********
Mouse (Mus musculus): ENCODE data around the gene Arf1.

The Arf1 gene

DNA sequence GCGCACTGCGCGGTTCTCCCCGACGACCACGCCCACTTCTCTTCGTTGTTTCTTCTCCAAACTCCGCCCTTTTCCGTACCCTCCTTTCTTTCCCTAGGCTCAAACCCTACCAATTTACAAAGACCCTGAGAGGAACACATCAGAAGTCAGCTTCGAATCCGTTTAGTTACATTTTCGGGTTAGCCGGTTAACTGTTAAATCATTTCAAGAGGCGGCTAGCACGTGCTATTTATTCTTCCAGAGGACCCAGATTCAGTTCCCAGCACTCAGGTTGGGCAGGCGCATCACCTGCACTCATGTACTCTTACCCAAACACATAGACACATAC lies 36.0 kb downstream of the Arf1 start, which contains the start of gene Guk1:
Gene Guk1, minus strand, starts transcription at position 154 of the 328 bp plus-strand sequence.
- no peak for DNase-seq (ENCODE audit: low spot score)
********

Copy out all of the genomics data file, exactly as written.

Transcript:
Mouse (Mus musculus): ENCODE data around the gene Arf1.

The Arf1 gene

DNA sequence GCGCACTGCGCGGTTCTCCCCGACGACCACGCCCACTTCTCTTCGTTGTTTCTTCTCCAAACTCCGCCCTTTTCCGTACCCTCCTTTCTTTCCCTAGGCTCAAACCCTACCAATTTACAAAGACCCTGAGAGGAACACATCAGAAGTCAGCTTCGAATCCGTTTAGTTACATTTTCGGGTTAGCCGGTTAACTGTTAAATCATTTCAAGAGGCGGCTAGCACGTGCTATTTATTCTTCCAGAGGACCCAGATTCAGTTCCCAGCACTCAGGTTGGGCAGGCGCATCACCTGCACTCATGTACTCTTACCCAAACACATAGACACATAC lies 36.0 kb downstream of the Arf1 start, which contains the start of gene Guk1:
Gene Guk1, minus strand, starts transcription at position 154 of the 328 bp plus-strand sequence.
- no peak for DNase-seq (ENCODE audit: low spot score)